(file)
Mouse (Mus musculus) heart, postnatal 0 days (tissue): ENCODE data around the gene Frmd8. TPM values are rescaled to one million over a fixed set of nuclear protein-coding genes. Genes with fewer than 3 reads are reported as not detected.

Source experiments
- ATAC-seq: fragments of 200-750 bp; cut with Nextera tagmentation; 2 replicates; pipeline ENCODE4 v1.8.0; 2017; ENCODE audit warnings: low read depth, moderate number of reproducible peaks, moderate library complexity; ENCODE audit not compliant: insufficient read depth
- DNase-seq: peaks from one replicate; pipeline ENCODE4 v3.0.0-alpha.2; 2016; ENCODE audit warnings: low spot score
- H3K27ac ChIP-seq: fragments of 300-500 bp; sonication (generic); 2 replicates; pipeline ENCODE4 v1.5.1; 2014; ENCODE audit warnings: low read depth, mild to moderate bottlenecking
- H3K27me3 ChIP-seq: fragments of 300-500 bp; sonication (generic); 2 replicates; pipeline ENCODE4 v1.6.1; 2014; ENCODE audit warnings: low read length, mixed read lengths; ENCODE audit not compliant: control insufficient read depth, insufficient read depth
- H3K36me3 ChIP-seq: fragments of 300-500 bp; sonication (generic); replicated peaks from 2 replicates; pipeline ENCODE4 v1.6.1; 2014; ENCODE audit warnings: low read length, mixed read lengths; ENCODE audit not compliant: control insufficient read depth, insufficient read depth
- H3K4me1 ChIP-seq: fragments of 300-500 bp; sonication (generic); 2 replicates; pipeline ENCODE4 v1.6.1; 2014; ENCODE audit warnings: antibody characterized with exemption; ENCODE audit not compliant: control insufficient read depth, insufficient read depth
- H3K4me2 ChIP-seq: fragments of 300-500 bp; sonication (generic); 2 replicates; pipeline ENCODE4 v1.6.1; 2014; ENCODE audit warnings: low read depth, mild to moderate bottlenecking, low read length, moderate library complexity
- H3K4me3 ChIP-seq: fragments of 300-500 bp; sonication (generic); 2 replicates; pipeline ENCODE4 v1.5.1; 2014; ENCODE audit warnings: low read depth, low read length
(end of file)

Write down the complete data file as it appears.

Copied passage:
Mouse (Mus musculus) heart, postnatal 0 days (tissue): ENCODE data around the gene Frmd8. TPM values are rescaled to one million over a fixed set of nuclear protein-coding genes. Genes with fewer than 3 reads are reported as not detected.

Source experiments
- ATAC-seq: fragments of 200-750 bp; cut with Nextera tagmentation; 2 replicates; pipeline ENCODE4 v1.8.0; 2017; ENCODE audit warnings: low read depth, moderate number of reproducible peaks, moderate library complexity; ENCODE audit not compliant: insufficient read depth
- DNase-seq: peaks from one replicate; pipeline ENCODE4 v3.0.0-alpha.2; 2016; ENCODE audit warnings: low spot score
- H3K27ac ChIP-seq: fragments of 300-500 bp; sonication (generic); 2 replicates; pipeline ENCODE4 v1.5.1; 2014; ENCODE audit warnings: low read depth, mild to moderate bottlenecking
- H3K27me3 ChIP-seq: fragments of 300-500 bp; sonication (generic); 2 replicates; pipeline ENCODE4 v1.6.1; 2014; ENCODE audit warnings: low read length, mixed read lengths; ENCODE audit not compliant: control insufficient read depth, insufficient read depth
- H3K36me3 ChIP-seq: fragments of 300-500 bp; sonication (generic); replicated peaks from 2 replicates; pipeline ENCODE4 v1.6.1; 2014; ENCODE audit warnings: low read length, mixed read lengths; ENCODE audit not compliant: control insufficient read depth, insufficient read depth
- H3K4me1 ChIP-seq: fragments of 300-500 bp; sonication (generic); 2 replicates; pipeline ENCODE4 v1.6.1; 2014; ENCODE audit warnings: antibody characterized with exemption; ENCODE audit not compliant: control insufficient read depth, insufficient read depth
- H3K4me2 ChIP-seq: fragments of 300-500 bp; sonication (generic); 2 replicates; pipeline ENCODE4 v1.6.1; 2014; ENCODE audit warnings: low read depth, mild to moderate bottlenecking, low read length, moderate library complexity
- H3K4me3 ChIP-seq: fragments of 300-500 bp; sonication (generic); 2 replicates; pipeline ENCODE4 v1.5.1; 2014; ENCODE audit warnings: low read depth, low read length